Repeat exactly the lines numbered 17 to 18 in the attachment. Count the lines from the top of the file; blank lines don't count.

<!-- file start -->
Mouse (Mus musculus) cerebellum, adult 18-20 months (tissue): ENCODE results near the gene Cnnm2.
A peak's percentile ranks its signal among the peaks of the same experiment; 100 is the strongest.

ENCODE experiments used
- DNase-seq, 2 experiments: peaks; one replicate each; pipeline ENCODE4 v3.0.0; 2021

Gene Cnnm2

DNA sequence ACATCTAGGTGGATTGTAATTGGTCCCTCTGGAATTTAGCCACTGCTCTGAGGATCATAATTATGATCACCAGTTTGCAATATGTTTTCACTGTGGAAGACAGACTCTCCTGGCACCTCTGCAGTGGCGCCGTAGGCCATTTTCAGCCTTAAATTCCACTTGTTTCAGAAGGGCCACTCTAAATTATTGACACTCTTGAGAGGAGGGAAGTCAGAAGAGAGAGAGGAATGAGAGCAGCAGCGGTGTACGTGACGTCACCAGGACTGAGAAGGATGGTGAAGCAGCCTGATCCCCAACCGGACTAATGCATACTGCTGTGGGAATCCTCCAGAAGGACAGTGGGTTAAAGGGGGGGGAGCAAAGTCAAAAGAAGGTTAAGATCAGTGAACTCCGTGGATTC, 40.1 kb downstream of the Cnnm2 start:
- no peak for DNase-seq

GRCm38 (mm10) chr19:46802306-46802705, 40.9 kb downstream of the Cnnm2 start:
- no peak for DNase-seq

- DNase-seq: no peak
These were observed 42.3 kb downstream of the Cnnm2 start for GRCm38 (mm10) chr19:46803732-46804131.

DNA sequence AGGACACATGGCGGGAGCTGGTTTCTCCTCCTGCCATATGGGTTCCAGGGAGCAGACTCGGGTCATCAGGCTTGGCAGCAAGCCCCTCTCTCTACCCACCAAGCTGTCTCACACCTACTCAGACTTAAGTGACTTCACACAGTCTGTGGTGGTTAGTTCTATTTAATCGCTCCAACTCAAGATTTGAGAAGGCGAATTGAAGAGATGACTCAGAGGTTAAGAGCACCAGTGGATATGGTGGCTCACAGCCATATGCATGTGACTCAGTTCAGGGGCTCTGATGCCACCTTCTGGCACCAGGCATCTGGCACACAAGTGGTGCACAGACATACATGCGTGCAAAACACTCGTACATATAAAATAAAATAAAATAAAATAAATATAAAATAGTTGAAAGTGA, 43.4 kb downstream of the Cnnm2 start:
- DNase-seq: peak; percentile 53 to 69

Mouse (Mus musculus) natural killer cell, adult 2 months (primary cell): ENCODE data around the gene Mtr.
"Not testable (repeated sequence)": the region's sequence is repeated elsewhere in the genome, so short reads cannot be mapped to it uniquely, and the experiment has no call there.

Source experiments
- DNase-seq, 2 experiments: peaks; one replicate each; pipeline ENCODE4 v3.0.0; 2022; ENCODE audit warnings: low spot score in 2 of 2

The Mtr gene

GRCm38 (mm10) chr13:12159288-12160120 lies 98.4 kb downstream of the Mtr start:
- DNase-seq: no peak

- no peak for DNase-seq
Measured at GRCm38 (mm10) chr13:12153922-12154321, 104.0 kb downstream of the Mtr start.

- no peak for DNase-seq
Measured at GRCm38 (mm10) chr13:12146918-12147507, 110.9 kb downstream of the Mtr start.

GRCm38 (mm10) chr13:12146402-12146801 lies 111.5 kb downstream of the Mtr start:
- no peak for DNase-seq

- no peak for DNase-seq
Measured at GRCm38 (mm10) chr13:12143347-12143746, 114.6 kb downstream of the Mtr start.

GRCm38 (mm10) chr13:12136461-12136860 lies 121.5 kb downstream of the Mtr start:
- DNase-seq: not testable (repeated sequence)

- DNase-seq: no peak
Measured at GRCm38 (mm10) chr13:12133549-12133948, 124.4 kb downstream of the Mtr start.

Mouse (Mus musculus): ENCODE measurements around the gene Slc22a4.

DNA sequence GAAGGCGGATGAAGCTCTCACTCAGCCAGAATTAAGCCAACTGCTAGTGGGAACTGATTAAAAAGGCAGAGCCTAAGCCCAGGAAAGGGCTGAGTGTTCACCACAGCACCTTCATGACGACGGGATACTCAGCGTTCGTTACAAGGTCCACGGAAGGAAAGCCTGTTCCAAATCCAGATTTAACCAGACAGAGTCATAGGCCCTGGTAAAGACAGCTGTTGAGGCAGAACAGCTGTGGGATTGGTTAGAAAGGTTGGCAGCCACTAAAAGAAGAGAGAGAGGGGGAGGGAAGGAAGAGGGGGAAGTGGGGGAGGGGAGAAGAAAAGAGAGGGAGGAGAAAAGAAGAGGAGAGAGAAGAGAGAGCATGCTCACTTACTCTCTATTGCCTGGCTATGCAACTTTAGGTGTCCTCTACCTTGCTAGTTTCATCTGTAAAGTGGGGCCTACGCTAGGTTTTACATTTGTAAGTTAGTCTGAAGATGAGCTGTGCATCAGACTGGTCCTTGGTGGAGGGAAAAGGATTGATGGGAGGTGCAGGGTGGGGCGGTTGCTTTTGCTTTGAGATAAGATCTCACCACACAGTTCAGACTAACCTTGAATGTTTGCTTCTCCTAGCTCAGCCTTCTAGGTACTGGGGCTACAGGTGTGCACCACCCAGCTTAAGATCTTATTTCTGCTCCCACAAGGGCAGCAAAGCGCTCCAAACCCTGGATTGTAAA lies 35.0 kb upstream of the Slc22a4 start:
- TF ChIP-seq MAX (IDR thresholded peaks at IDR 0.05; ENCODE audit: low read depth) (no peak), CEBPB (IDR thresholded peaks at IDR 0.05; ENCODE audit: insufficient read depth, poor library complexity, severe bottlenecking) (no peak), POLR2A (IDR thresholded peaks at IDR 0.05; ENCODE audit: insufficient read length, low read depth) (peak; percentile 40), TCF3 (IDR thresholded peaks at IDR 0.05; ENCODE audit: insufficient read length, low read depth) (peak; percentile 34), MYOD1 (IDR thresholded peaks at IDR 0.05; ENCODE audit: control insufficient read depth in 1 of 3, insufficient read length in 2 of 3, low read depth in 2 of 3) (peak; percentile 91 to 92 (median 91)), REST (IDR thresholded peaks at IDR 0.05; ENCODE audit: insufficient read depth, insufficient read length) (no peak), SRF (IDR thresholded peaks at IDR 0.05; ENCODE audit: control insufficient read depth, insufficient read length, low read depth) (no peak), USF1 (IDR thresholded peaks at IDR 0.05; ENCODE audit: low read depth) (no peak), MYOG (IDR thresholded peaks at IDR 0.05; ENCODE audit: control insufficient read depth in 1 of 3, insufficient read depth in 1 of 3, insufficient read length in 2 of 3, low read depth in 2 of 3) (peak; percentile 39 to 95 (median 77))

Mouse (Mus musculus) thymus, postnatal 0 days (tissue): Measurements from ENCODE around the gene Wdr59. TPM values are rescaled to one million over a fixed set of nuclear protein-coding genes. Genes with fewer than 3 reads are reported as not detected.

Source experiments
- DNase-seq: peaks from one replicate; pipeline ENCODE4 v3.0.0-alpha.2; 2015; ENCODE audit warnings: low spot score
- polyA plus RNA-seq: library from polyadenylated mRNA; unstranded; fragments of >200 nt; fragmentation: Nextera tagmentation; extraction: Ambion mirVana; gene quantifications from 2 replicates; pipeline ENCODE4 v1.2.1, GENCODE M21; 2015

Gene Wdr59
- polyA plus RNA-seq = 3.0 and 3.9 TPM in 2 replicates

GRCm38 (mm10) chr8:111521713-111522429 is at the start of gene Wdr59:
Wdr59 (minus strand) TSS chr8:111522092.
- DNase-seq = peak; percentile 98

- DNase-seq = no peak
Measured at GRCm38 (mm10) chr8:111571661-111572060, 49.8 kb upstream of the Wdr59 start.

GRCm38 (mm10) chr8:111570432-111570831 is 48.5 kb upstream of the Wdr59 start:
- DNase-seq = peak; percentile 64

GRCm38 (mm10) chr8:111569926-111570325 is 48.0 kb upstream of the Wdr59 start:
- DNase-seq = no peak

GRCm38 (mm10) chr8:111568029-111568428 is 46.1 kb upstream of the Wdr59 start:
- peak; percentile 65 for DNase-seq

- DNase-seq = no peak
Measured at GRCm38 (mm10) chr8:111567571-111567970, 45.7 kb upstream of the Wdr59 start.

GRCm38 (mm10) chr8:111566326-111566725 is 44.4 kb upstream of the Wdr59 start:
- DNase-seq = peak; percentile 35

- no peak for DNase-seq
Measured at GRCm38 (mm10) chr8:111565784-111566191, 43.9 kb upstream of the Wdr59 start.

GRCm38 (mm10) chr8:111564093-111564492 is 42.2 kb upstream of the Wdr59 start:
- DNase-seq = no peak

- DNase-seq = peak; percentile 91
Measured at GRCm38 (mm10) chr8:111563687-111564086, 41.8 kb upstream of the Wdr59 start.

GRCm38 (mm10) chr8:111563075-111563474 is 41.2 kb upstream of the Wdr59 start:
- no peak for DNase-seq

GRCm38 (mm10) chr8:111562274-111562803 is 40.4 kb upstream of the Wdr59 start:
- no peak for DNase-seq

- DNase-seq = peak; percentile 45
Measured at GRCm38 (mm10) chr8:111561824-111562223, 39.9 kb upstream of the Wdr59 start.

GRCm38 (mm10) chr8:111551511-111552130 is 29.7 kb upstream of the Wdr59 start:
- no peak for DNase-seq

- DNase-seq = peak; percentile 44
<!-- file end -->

- DNase-seq, 2 experiments: peaks; one replicate each; pipeline ENCODE4 v3.0.0; 2022; ENCODE audit warnings: low spot score in 2 of 2

The Mtr gene